Much to do in the Tropics

Preparing in Darwin

It’s the fourth day in our workshop. The team has fully accustomed itself to working in Australia and we’ve already settled into our daily routine. We start every day at seven in the morning. It’s a fifteen-minute drive from the hostel to breakfast at our workshop, followed by our daily discussion on what’s to be done today.

The first days tend to follow more or less the same pattern, with our SolarCar’s regular checkup always being first on the agenda. These kinds of checks will have the same priority every day during the race. Once they’re done, everyone in our team starts working on their assignments to get the thyssenkrupp SunRiser up and ready for the upcoming test drives.

Something did change about our situation at Nightcliff Middle School though. It is now Monday. School vacations in the Territory are going to start next week but for the time being, team and students will have to share their workspace. The next day, faculty staff invites two of our members to the student body’s morning assembly. Here they give a brief introduction to our team’s background which is well-received. During the following days, groups of students occasionally come by our workshop for a curious glance at this solar-driven car that’s come halfway around the world.

What else is there to do? The final preparations of our car’s motors, turn signals, and array for once. And there’s just as much to be done with the rest of our vehicles. The cars we rented in Sydney and Adelaide are currently being equipped with everything participation in the Bridgestone World Solar Challenge requires. A lot of equipment meant to calculate our racing strategy gets installed onto the Chase. This van will directly accompany the thyssenkrupp SunRiser throughout the race. All other vehicles get labeled with stickers to distinguish them as part of a convoy participating in the Challenge.

All Things at the Ready

Thursday introduces a big appointment to our schedule, as we’re starting our first bigger simulation today. In other words, the team managers spend most of the day going through the exact process which they’ll be faced with during static scrutineering. This gives us a chance to assess just how well we would do come the actual testing next week. There are numerous questions being asked concerning the SolarCar, team, and escort vehicles. Not all of them are easy to answer. Still, the results end up painting an overly positive picture, despite some inconsistencies here and there. The remaining mistakes only need to be corrected until the actual scrutineering process starts.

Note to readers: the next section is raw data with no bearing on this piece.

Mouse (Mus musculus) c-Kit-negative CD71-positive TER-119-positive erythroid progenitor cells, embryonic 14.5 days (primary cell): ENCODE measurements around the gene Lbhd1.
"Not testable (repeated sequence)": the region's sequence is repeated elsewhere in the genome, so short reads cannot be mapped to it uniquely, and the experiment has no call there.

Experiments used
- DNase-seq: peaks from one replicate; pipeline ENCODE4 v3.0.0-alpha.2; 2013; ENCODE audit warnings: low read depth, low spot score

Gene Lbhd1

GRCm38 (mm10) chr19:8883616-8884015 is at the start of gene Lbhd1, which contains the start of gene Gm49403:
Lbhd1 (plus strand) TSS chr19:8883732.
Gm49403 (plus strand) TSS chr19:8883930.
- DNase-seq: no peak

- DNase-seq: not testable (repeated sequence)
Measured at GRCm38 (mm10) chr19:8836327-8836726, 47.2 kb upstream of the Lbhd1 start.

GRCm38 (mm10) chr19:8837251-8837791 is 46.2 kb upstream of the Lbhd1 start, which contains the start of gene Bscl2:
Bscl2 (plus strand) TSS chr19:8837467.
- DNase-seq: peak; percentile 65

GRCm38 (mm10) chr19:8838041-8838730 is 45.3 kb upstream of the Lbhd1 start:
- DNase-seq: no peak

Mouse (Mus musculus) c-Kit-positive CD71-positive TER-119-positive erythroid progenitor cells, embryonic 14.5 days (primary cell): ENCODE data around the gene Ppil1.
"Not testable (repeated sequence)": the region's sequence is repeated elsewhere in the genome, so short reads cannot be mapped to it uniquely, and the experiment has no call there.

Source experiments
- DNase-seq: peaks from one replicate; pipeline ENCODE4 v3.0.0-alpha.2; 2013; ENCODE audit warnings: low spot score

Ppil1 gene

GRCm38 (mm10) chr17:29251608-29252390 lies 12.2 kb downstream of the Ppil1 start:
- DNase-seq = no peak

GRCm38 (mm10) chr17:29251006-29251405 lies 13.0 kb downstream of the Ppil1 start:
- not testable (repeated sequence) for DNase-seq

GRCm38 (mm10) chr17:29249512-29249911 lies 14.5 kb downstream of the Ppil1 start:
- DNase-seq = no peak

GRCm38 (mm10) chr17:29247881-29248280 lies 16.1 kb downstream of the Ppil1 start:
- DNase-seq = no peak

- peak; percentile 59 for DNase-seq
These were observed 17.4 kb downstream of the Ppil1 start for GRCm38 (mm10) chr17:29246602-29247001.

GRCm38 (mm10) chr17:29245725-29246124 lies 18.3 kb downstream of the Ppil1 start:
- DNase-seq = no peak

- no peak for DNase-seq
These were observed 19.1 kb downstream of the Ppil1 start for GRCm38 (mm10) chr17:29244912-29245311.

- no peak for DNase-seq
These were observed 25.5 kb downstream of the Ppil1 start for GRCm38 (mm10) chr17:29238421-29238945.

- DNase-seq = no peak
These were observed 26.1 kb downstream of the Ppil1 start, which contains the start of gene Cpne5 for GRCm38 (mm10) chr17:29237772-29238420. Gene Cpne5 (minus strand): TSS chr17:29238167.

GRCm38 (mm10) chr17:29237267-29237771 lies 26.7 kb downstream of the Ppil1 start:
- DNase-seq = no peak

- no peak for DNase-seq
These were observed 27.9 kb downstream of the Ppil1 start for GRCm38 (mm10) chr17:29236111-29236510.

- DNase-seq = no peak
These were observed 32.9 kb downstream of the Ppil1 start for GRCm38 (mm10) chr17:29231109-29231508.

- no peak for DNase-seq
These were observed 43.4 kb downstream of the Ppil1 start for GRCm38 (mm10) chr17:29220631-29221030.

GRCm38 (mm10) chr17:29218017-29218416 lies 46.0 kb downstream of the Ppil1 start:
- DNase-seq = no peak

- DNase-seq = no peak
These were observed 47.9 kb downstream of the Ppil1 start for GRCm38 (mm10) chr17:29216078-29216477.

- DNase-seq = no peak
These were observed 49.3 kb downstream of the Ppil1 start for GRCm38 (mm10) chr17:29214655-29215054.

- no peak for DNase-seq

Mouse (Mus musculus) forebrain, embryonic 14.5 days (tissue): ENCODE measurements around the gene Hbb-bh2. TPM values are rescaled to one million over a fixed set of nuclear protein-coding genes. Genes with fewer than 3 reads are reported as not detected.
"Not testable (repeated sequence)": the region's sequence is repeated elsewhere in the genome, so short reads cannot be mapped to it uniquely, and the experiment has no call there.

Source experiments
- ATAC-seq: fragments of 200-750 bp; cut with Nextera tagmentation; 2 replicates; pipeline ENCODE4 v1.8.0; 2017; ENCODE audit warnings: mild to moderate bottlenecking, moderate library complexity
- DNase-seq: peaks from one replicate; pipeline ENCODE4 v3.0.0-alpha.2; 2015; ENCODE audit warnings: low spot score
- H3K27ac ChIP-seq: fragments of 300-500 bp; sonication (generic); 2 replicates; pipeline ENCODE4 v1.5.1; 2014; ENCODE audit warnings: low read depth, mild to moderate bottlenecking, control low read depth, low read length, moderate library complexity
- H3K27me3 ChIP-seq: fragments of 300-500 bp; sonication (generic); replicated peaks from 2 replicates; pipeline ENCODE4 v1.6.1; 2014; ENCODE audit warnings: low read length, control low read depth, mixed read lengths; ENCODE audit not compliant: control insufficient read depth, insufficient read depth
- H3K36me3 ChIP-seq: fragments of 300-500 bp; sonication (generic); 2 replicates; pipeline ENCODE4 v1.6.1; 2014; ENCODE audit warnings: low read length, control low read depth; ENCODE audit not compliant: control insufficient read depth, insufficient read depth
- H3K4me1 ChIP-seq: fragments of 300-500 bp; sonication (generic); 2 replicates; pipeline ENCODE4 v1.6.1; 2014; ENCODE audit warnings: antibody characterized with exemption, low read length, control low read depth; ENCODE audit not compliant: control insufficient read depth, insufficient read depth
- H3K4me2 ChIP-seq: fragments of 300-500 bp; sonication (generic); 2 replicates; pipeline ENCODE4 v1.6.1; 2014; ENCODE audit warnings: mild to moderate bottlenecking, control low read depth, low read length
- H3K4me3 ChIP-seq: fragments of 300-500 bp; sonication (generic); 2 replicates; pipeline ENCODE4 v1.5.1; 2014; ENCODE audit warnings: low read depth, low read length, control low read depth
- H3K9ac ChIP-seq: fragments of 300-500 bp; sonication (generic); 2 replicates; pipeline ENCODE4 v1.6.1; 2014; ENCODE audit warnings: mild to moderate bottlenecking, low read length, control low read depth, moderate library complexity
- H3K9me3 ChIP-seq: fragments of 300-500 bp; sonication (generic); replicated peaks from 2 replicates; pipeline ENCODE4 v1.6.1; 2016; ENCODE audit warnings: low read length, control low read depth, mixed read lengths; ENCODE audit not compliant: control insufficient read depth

The last remaining adjustments to our SolarCar wrap up during the afternoon, so that the thyssenkrupp SunRiser is now finally set to drive again. We might not be allowed on Australian streets just yet, but that doesn’t stop the team from taking a short tour across campus. The tkSR covers its short route with ease, all the while displaying the same kind of reliability we already experienced while travelling to France in May.

Does that make our SolarCar fully prepared for the Bridgestone World Solar Challenge? There’s definitely a lot of testing ahead until we start the race. During the week, different members of our team already manage to arrange some private and public testing areas. Others try to simultaneously acquire a temporary license for testing in the Territory. On Friday, we finally get a phone call on the issue. The local government notifies us about their inspector who will check on our car and arrive with us in about half an hour.

Again, we depend on fast and efficient preparation. We quickly roll the car out of the workshop, fix up its array, and place everything into road-ready condition. By the time the inspector and BWSC officials arrive, everything is perfectly in order for thorough analysis. With no serious shortcomings being reported during the inspection, it doesn’t take long before we get our certificate. Thanks to our early appointment we’re now the first of many SolarCar teams to be officially allowed on the Northern Territory’s streets, starting on October 1st.

Soon We’ll Be Good to Go

Everything worked out well so far. With this in mind, the team decides to take the entirety of the next day off for once. With enough sleep caught the night before, we meet for breakfast the next morning, a little later than usually. We pack up our cars and take off to nearby Litchfield National Park, a natural reserve right in the heart of the tropics. The team spends the day hiking all across the dense forest, surrounded by temperatures of nearly forty degrees, experiencing incredible sceneries otherwise only seen in movies. The park contains a few lakes as well, most of which gathered over time at the bottom of large waterfalls. With an amazing field trip behind us, we take some time to cool off in the water before going back to Darwin, tired but very much happy with how the day turned out.

That night we also get to spend some time with Team Twente from the Netherlands. They invited us and our colleagues from Aachen over for dinner. Even our longtime friend Roslyn Jan from Sydney could come, who’s been acquainted with the project ever since the SolarWorld GT travelled to Australia. Despite the great meetup most people need to split up before long, since work will be calling soon the morning after.

And there’s lots of work still, with the testing phase technically right at our doorstep. Even the scrutineering process is only a week away. Time is running and our schedule is filled up accordingly. The team can’t wait to finally get the thyssenkrupp SunRiser out of our workshop and onto the road, so we can prove what we and our car are capable of.

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